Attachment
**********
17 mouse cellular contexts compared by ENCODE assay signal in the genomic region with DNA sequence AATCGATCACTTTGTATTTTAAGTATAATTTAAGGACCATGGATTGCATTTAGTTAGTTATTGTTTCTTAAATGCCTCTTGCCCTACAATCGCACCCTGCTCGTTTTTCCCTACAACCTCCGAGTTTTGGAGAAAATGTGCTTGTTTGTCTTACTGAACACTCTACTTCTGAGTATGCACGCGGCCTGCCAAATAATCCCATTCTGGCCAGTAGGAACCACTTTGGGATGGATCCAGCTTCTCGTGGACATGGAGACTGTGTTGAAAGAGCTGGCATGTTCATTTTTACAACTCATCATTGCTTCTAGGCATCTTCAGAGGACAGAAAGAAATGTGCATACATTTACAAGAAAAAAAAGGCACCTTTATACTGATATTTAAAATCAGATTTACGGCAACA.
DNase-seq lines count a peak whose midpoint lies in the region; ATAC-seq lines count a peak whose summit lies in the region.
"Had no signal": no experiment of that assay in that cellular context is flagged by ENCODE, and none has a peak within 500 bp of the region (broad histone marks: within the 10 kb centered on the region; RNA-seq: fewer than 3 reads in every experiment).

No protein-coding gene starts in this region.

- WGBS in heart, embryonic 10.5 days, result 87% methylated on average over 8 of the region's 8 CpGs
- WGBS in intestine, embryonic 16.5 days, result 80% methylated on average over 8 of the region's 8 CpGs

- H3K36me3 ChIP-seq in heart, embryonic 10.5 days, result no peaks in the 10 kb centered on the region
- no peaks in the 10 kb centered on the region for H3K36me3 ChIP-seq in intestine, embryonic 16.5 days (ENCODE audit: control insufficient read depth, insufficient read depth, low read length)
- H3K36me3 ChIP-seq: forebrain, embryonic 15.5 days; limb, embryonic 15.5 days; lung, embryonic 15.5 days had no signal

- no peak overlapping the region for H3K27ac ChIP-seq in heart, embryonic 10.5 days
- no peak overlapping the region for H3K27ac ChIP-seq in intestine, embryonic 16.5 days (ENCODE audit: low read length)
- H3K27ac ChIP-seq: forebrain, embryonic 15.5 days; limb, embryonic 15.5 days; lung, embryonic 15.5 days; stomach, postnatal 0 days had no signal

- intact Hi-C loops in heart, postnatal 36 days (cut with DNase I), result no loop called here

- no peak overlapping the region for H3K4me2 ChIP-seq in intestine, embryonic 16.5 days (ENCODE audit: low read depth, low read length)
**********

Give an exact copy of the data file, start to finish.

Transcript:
17 mouse cellular contexts compared by ENCODE assay signal in the genomic region with DNA sequence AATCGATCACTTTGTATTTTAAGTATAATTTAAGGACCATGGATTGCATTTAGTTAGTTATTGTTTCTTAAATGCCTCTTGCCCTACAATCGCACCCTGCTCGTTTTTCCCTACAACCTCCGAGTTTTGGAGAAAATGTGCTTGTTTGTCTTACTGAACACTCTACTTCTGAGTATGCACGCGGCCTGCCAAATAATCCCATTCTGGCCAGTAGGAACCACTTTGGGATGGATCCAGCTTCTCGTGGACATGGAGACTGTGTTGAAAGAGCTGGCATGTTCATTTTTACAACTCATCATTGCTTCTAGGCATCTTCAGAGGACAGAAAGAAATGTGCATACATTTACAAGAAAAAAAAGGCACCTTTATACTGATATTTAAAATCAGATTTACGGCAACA.
DNase-seq lines count a peak whose midpoint lies in the region; ATAC-seq lines count a peak whose summit lies in the region.
"Had no signal": no experiment of that assay in that cellular context is flagged by ENCODE, and none has a peak within 500 bp of the region (broad histone marks: within the 10 kb centered on the region; RNA-seq: fewer than 3 reads in every experiment).

No protein-coding gene starts in this region.

- WGBS in heart, embryonic 10.5 days, result 87% methylated on average over 8 of the region's 8 CpGs
- WGBS in intestine, embryonic 16.5 days, result 80% methylated on average over 8 of the region's 8 CpGs

- H3K36me3 ChIP-seq in heart, embryonic 10.5 days, result no peaks in the 10 kb centered on the region
- no peaks in the 10 kb centered on the region for H3K36me3 ChIP-seq in intestine, embryonic 16.5 days (ENCODE audit: control insufficient read depth, insufficient read depth, low read length)
- H3K36me3 ChIP-seq: forebrain, embryonic 15.5 days; limb, embryonic 15.5 days; lung, embryonic 15.5 days had no signal

- no peak overlapping the region for H3K27ac ChIP-seq in heart, embryonic 10.5 days
- no peak overlapping the region for H3K27ac ChIP-seq in intestine, embryonic 16.5 days (ENCODE audit: low read length)
- H3K27ac ChIP-seq: forebrain, embryonic 15.5 days; limb, embryonic 15.5 days; lung, embryonic 15.5 days; stomach, postnatal 0 days had no signal

- intact Hi-C loops in heart, postnatal 36 days (cut with DNase I), result no loop called here

- no peak overlapping the region for H3K4me2 ChIP-seq in intestine, embryonic 16.5 days (ENCODE audit: low read depth, low read length)